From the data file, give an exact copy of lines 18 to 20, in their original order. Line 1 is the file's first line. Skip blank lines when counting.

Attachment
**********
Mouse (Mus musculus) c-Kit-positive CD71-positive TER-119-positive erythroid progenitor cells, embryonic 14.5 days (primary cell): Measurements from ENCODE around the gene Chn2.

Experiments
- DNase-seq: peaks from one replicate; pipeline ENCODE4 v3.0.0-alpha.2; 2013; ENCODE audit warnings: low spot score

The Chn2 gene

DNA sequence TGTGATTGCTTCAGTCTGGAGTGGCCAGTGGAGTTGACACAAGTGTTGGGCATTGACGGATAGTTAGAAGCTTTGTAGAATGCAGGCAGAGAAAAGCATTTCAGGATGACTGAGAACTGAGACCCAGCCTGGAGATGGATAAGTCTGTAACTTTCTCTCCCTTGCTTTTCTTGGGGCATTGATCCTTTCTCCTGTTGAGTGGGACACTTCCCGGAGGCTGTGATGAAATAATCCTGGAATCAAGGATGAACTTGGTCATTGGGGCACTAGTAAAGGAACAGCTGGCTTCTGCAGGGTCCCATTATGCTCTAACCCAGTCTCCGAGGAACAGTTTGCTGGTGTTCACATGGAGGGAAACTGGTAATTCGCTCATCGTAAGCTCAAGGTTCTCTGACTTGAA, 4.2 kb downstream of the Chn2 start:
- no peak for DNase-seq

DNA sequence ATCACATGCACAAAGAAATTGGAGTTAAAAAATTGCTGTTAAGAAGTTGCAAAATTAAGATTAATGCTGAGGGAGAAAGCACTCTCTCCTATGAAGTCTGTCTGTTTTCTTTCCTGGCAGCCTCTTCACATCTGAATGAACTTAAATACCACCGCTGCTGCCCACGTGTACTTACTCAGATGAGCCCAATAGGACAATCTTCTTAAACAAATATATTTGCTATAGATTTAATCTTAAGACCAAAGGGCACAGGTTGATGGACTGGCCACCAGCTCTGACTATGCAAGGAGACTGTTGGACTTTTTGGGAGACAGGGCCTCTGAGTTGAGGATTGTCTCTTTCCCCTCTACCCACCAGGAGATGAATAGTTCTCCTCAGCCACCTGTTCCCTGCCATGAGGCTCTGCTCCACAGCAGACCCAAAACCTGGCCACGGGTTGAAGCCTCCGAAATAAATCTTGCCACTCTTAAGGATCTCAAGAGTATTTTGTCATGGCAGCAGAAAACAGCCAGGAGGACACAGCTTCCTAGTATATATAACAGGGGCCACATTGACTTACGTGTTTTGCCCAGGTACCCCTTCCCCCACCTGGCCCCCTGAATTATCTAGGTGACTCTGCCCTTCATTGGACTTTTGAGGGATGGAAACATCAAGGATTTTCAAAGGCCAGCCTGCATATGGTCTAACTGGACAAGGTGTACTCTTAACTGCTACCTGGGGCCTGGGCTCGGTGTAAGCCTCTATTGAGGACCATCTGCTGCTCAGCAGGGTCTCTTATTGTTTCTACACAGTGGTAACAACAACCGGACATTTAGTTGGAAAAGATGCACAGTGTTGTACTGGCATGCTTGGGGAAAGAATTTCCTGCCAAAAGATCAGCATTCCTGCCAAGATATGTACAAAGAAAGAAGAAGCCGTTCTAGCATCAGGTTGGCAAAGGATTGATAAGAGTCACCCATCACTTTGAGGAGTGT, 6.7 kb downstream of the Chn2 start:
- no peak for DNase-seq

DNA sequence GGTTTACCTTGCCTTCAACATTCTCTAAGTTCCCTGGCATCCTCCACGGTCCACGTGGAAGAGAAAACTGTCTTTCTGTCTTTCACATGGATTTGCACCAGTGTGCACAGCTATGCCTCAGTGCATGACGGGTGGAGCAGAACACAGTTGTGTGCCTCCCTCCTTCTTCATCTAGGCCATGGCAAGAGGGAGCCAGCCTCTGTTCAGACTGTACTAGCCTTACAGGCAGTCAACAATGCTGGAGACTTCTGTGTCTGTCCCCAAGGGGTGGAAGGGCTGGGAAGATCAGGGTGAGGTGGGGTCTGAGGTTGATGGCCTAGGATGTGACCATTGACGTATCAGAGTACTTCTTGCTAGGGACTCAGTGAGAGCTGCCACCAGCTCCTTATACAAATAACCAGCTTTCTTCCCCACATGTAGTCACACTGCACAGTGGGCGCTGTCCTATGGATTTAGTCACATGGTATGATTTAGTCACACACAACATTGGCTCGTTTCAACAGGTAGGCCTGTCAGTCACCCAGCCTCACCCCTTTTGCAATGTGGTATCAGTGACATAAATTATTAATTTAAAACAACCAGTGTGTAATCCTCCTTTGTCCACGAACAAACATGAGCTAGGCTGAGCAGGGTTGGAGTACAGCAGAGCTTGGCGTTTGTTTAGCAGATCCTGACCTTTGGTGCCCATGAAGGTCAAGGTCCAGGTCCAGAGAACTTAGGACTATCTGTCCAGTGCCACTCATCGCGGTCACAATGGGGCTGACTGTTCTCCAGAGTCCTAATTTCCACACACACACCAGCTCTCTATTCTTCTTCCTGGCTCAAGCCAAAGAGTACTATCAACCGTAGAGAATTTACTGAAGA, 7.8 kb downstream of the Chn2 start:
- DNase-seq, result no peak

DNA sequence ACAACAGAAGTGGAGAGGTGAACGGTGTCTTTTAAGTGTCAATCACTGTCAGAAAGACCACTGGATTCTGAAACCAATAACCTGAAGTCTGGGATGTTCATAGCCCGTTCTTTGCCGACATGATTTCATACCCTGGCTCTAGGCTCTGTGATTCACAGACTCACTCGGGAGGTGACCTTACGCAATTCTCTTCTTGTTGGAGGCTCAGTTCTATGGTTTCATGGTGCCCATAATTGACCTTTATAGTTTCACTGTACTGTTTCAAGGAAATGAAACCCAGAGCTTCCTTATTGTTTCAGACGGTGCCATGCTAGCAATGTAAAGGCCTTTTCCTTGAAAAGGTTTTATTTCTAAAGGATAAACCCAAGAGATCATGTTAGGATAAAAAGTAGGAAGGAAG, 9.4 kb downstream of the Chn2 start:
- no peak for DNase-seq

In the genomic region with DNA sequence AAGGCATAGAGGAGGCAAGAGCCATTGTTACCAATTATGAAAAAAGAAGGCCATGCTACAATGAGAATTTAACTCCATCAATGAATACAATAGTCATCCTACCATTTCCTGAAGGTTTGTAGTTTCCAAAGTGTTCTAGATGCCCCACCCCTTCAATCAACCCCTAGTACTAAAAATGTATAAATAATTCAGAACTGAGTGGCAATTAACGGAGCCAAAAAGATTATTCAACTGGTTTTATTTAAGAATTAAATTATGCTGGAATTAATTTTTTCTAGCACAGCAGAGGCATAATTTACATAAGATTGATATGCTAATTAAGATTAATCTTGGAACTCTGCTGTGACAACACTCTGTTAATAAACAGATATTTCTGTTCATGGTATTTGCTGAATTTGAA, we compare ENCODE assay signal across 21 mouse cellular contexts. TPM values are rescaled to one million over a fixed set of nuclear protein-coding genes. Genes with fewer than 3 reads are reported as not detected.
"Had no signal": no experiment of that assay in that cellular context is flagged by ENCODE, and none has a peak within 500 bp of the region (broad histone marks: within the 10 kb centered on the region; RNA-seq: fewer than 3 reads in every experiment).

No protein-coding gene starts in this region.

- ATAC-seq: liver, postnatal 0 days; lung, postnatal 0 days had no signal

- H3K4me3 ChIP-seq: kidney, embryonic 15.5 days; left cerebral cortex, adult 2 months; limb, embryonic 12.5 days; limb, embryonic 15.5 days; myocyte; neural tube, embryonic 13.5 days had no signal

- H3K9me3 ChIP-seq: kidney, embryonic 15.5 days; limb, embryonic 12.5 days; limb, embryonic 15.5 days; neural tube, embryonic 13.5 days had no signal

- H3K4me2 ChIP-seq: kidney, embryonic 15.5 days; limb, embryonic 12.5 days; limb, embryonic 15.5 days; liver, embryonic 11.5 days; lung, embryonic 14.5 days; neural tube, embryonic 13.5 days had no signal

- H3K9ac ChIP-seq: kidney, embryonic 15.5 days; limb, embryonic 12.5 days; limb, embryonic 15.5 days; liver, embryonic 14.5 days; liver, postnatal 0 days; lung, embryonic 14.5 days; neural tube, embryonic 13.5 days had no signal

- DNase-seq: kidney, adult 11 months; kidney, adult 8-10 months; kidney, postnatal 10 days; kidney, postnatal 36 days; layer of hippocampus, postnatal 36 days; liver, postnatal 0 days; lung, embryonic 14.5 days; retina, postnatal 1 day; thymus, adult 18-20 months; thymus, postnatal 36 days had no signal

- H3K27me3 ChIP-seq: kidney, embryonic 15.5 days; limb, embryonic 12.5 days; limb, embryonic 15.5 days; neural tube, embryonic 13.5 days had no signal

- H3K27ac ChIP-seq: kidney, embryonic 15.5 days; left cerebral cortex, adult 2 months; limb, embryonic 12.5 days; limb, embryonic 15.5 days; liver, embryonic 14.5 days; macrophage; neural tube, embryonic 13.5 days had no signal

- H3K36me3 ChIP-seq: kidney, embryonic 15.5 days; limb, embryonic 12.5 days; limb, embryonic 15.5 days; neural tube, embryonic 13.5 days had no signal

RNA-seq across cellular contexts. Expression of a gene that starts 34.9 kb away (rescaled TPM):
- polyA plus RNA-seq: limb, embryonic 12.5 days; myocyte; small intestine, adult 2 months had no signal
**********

- H3K9me3 ChIP-seq: kidney, embryonic 15.5 days; limb, embryonic 12.5 days; limb, embryonic 15.5 days; neural tube, embryonic 13.5 days had no signal

- H3K4me2 ChIP-seq: kidney, embryonic 15.5 days; limb, embryonic 12.5 days; limb, embryonic 15.5 days; liver, embryonic 11.5 days; lung, embryonic 14.5 days; neural tube, embryonic 13.5 days had no signal

- H3K9ac ChIP-seq: kidney, embryonic 15.5 days; limb, embryonic 12.5 days; limb, embryonic 15.5 days; liver, embryonic 14.5 days; liver, postnatal 0 days; lung, embryonic 14.5 days; neural tube, embryonic 13.5 days had no signal